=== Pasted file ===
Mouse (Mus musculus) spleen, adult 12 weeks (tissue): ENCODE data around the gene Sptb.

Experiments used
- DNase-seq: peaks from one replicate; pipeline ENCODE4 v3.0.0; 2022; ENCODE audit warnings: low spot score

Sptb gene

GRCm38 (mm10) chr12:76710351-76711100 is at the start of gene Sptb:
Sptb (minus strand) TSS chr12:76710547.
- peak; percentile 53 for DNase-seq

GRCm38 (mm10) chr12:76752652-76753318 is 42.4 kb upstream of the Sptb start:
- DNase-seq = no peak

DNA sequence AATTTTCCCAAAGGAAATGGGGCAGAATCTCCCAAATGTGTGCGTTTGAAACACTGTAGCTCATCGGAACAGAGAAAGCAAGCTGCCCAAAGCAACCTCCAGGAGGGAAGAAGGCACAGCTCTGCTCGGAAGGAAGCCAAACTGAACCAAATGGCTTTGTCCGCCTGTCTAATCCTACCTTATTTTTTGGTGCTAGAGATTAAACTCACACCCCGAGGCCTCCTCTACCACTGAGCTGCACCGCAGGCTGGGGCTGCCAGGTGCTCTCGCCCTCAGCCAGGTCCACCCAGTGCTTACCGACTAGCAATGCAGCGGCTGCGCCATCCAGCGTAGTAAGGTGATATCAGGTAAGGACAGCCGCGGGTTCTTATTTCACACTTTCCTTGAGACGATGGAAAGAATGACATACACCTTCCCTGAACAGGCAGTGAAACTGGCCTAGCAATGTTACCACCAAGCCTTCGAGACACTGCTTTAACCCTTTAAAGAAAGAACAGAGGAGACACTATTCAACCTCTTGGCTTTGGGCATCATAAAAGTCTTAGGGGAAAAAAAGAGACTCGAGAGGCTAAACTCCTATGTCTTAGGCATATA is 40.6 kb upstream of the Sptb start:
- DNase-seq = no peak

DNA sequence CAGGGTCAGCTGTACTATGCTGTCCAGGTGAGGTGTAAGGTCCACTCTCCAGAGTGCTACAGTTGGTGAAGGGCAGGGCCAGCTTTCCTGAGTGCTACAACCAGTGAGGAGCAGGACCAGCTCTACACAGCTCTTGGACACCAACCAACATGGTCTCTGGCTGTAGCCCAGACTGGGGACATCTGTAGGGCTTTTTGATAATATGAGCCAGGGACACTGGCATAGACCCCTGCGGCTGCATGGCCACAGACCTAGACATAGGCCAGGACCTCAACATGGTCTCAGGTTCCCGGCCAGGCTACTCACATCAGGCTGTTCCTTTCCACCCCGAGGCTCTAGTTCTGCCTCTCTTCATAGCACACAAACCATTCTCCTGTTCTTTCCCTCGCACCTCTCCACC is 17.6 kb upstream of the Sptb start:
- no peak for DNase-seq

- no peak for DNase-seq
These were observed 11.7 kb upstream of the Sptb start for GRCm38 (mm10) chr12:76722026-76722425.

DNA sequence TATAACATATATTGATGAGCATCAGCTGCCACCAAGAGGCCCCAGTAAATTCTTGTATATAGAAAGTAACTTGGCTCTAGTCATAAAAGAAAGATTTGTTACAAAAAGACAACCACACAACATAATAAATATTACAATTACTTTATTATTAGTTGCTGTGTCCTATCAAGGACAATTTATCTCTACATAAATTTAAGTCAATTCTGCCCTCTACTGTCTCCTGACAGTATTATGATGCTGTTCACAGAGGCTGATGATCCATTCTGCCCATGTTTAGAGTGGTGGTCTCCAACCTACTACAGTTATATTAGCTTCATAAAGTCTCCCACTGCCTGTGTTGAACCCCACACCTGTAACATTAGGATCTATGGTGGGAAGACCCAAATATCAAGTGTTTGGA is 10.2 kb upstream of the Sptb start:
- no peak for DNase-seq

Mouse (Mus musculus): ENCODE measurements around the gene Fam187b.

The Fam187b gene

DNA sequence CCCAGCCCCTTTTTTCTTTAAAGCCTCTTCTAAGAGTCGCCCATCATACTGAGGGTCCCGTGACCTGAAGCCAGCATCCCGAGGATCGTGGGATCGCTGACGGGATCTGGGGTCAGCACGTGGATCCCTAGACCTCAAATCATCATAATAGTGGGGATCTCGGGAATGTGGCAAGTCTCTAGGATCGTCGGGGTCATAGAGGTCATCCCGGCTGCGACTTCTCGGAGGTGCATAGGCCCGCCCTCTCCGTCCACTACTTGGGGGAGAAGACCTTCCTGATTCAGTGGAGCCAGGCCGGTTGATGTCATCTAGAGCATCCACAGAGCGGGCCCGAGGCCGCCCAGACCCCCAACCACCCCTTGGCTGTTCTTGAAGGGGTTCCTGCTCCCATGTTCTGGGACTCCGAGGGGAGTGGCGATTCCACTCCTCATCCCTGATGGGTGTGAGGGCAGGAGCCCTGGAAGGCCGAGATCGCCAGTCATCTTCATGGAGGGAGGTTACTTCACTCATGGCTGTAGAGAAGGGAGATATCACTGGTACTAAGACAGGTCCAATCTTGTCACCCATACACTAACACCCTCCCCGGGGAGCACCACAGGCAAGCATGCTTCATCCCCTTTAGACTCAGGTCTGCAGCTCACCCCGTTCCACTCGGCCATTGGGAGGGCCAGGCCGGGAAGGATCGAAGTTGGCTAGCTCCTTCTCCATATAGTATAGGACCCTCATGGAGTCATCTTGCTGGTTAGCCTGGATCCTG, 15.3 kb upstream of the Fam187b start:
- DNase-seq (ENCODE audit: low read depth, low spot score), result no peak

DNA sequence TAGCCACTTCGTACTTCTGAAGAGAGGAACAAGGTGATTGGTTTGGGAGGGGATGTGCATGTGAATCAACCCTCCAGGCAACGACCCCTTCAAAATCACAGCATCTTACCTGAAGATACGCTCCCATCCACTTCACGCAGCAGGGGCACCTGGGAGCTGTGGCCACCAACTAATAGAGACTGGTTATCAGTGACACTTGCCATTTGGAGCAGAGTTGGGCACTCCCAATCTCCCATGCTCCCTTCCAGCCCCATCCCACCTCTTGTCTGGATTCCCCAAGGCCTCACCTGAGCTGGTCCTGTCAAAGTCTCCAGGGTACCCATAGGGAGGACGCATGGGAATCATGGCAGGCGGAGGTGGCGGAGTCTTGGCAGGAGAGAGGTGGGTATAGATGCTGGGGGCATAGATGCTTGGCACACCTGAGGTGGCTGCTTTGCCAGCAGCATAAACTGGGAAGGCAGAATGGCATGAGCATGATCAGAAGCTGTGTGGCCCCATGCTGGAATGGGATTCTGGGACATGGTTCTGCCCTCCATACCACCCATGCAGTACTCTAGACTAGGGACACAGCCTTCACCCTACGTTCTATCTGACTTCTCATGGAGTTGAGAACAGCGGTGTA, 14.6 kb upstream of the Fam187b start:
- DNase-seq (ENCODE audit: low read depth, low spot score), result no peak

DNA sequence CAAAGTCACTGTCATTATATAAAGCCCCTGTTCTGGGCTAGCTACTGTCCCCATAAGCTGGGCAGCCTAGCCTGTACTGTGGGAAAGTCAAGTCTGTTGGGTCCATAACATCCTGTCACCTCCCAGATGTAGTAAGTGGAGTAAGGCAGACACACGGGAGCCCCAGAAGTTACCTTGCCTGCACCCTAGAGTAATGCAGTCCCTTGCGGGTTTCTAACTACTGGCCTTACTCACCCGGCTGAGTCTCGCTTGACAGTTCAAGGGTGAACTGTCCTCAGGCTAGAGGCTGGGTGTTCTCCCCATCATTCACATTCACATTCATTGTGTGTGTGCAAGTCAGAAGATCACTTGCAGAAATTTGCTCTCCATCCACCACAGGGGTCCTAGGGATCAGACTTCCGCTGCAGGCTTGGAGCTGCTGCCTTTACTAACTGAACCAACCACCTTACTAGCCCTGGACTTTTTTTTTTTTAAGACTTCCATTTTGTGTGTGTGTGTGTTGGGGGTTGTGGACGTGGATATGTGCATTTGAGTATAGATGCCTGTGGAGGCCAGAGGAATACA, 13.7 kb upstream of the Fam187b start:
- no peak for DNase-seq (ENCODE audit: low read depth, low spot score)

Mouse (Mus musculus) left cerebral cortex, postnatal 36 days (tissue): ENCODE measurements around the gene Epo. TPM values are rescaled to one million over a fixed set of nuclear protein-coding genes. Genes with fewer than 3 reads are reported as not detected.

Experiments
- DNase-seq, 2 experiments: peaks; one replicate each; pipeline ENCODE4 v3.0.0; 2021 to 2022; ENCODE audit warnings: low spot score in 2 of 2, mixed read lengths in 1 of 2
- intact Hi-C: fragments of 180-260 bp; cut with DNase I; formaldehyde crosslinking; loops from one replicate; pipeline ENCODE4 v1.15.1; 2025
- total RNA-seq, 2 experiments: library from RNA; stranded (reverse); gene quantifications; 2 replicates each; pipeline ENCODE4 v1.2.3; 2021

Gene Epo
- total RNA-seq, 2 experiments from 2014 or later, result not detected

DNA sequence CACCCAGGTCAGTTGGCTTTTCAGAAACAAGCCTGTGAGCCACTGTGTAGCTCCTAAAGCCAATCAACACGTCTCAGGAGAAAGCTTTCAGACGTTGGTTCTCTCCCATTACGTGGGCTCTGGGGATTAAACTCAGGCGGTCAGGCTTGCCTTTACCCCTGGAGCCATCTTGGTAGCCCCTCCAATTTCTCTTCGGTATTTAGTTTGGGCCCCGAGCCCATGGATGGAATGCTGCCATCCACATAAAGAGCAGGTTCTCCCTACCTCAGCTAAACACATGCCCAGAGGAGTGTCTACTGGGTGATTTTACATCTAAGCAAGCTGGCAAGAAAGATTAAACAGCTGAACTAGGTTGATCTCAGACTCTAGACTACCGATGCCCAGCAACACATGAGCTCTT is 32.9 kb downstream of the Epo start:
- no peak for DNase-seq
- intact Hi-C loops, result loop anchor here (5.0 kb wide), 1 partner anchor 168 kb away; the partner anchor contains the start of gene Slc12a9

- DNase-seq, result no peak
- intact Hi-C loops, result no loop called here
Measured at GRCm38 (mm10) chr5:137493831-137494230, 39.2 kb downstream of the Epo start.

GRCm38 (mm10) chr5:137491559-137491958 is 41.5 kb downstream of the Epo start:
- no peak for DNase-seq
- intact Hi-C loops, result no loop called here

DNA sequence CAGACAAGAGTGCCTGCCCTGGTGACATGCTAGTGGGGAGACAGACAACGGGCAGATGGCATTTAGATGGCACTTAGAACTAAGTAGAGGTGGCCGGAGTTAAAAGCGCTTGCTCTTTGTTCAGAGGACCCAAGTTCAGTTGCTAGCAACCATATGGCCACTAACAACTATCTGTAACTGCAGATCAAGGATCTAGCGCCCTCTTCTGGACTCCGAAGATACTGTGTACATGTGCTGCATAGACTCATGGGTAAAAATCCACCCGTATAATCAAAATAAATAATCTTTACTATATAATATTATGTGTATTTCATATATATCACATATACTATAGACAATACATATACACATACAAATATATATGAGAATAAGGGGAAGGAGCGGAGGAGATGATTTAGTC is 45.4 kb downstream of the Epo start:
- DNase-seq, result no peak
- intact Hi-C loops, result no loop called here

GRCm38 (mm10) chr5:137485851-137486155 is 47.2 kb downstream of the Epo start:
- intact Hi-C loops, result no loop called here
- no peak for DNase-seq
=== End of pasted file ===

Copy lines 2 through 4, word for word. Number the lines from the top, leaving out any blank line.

Experiments used
- DNase-seq: peaks from one replicate; pipeline ENCODE4 v3.0.0; 2022; ENCODE audit warnings: low spot score

Sptb gene